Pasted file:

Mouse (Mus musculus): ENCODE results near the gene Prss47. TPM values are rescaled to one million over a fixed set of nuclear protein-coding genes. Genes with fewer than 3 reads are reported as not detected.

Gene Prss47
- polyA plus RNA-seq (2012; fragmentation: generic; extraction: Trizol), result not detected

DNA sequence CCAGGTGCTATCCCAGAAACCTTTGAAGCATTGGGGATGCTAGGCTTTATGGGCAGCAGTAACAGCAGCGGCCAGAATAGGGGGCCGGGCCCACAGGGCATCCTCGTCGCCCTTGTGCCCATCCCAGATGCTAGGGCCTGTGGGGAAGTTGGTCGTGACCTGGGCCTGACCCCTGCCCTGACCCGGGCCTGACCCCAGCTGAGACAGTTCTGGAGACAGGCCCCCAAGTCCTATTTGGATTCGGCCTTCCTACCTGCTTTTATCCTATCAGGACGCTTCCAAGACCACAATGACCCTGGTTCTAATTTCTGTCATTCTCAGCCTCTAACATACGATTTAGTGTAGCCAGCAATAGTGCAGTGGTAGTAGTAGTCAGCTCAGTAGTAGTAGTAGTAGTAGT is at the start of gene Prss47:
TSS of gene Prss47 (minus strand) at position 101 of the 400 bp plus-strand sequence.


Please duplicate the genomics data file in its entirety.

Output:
Mouse (Mus musculus): ENCODE results near the gene Prss47. TPM values are rescaled to one million over a fixed set of nuclear protein-coding genes. Genes with fewer than 3 reads are reported as not detected.

Gene Prss47
- polyA plus RNA-seq (2012; fragmentation: generic; extraction: Trizol), result not detected

DNA sequence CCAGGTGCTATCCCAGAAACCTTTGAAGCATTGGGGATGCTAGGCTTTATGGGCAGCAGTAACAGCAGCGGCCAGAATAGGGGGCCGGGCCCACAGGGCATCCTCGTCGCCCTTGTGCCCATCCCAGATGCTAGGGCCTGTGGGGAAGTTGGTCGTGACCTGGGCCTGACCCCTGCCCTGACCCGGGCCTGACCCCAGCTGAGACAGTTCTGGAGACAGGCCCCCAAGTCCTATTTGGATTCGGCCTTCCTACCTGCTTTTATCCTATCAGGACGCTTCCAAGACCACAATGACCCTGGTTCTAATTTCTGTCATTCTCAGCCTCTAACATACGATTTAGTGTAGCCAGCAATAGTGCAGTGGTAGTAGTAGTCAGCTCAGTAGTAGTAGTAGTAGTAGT is at the start of gene Prss47:
TSS of gene Prss47 (minus strand) at position 101 of the 400 bp plus-strand sequence.